- Don’t allow staff to move stock between locations without the proper paperwork and data entry processes
Production businesses, retail, wholesalers and more will all deal with wastage to varying degrees. It might only be from packaging, but can also be a result of the manufacturing process with materials wasted unnecessarily.
Unlike the other variance issues, wastage is usually a by-product that can’t be used to make something else, or only used once before being discarded.
Think of a restaurant that uses the off-cuts of many different products to make soups and stocks for other dishes on the menu. They’re minimising their wastage as best as possible.
In manufacturing, a good inventory solution such as Accentis Enterprise, has a solid manufacturing MRP module to ensure you use as much product as is available.
How to minimise wastage variances
- Record any wastage from materials that cannot be reused
- If in a manufacturing environment, use an MRP system to allocate resources based on what materials are needed for a specific work order
- Train staff on the correct use of tools and material handling
This is one of the hardest variances to control in any business. By using all the other variance tracking methods however, should help these to stand out when it’s taking place.
How to minimise theft variances
- Performing regular stocktakes will allow you to keep track of which products are being removed more often.
- Inventory security should be top of mind. Keep store rooms or warehouses locked, or require authorisation to access. Preventative measures are usually what stops most thieves
Record Stock Movement
You might have noticed, but all of the other examples above mention record keeping. Without solid records of where stock has been appropriated, you have no idea what’s going on.
The more records that you keep, the easier it is to find and explain any stock variance.
Records can be kept in any number of ways, from manual entry written on a piece of paper, to automated allocation from a work order in your MRP system.
Having records that you can go back and reference to explain a variance can save a large amount of time and expense. If you have to recount a location’s inventory to find where the variances are, it’s a waste of your company’s resources.
Do it right from the start, and you eliminate excess costs.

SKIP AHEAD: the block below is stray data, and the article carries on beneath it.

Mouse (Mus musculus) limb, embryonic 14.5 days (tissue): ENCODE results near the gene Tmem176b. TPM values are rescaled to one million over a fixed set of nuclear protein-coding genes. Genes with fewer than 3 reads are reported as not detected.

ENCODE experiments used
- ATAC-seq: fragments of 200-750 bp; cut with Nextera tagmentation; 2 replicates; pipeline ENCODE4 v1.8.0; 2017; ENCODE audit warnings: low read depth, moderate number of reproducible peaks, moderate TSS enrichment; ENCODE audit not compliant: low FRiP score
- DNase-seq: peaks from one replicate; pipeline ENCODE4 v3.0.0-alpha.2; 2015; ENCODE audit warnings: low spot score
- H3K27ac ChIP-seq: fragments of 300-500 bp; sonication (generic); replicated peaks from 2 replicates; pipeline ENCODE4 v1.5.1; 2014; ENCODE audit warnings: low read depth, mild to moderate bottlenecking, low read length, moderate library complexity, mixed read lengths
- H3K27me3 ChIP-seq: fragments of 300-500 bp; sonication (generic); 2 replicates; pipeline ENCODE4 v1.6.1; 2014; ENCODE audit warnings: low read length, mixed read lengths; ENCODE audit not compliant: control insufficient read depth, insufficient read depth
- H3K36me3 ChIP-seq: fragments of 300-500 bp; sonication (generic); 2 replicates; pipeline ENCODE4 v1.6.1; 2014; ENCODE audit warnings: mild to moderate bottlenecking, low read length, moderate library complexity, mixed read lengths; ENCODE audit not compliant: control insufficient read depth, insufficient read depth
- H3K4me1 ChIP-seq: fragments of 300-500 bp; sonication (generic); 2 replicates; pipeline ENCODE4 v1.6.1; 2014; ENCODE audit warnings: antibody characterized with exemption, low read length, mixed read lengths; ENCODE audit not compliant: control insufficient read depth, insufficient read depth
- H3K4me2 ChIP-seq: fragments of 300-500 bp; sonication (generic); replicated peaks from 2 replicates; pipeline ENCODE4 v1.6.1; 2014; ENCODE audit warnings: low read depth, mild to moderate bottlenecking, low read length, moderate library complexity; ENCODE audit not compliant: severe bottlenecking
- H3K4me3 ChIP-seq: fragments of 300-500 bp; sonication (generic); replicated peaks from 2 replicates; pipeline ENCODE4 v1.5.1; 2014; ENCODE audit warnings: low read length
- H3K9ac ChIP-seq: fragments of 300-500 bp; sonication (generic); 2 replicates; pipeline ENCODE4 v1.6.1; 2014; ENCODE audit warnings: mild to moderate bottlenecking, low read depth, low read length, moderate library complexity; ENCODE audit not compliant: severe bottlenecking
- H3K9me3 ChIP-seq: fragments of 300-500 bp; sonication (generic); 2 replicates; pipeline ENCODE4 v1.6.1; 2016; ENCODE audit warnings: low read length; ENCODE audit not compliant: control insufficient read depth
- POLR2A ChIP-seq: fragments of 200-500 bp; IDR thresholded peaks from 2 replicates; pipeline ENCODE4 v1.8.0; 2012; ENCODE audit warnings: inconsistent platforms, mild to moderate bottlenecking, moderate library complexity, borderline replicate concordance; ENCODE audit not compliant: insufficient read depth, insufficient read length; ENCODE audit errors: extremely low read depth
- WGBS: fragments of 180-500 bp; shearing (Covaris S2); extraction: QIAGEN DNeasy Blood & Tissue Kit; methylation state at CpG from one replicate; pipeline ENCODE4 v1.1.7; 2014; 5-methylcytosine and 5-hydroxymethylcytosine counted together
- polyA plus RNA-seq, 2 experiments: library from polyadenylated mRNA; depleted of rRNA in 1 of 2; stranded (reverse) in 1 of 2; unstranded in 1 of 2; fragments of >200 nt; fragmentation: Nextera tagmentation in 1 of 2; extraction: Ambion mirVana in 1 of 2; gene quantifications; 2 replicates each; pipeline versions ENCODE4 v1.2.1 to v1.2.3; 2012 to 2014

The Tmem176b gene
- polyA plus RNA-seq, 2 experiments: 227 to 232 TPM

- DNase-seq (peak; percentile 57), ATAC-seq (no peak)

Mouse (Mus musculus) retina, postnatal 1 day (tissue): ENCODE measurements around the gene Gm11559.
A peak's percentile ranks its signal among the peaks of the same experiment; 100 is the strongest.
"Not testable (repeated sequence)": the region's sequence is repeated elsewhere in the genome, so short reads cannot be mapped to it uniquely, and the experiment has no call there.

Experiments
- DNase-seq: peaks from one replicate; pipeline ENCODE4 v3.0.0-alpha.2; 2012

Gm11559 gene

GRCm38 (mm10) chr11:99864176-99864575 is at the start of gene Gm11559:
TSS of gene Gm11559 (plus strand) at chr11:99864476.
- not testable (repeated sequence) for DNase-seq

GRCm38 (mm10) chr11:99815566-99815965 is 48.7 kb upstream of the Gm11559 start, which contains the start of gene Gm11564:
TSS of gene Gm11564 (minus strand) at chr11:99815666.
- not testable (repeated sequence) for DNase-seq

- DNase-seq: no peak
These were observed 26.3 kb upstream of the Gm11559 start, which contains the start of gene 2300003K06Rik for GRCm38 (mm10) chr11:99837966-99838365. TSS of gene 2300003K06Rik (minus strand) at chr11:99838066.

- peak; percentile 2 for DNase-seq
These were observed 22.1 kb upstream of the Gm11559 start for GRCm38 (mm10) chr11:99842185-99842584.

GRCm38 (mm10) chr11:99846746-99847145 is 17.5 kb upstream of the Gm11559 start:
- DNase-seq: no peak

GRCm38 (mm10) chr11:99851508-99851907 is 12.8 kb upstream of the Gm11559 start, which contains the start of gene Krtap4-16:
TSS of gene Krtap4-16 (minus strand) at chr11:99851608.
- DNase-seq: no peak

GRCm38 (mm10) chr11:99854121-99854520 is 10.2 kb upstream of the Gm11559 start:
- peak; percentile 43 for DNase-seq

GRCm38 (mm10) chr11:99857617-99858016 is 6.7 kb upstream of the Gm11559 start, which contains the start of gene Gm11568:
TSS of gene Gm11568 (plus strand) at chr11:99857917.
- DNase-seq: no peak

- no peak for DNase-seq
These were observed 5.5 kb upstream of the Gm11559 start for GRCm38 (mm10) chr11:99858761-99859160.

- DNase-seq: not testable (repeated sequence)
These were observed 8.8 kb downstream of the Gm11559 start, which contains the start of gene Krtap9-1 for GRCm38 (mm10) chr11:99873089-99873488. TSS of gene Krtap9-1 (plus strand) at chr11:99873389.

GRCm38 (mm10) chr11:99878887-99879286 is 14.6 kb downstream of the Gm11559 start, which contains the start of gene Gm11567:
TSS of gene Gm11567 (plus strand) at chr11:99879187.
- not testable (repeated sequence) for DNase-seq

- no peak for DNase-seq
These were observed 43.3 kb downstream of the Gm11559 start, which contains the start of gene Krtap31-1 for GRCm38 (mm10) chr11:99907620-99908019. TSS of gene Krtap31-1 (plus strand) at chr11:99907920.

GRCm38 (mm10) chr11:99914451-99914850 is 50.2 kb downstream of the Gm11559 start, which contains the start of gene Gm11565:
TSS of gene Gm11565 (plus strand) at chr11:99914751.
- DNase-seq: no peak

How to minimise variances through recording stock movement
- Train staff and inform them of why you need to record all stock movements. Explain that stock movement means anything to do with the utilisation of stock, from transfers to sales, to production to wastage. If they’re scared to report wastage for fear of being in trouble rather than record what happened to the stock, you’ve already lost money
- Keep records up to date and as consolidated as possible. It’s no good having an inbox tray full of invoices if you’re not receiving them into your inventory. You might physically have the stock available, but you have no idea what value of stock you’re holding, or what quantities you have available to sell
- Use automation software such as an ERP system for complete business management of all your records. An ERP solution is a fully integrated piece of software that shares information between all your business requirements
We’ve highlighted some of the more common processes that result in stocktake variances. These are:
- Non Invoiced Stock
- Incorrect Warehousing Processes
- Stock Transfers
- Recording Stock Movement
A stocktake is a single snapshot of your business’ inventory valuation. It’s in your best interests to know how to gain the clearest picture of what that is.
When you start recording inventory movement properly through stocktakes, it can take at least three stocktakes before your figures will usually settle down. This is because your variances and learning how to control them can take a bit to get used to.
When you minimise stock variances, the benefits to your business increase. You can make more money, order more efficiently, and run your business better.
Accentis Enterprise is more than just a powerful inventory management system. It’s a fully-integrated business management solution that helps plug these variances up, and much more.
For a better picture of what Accentis Enterprise can do for your business, download our free eBook!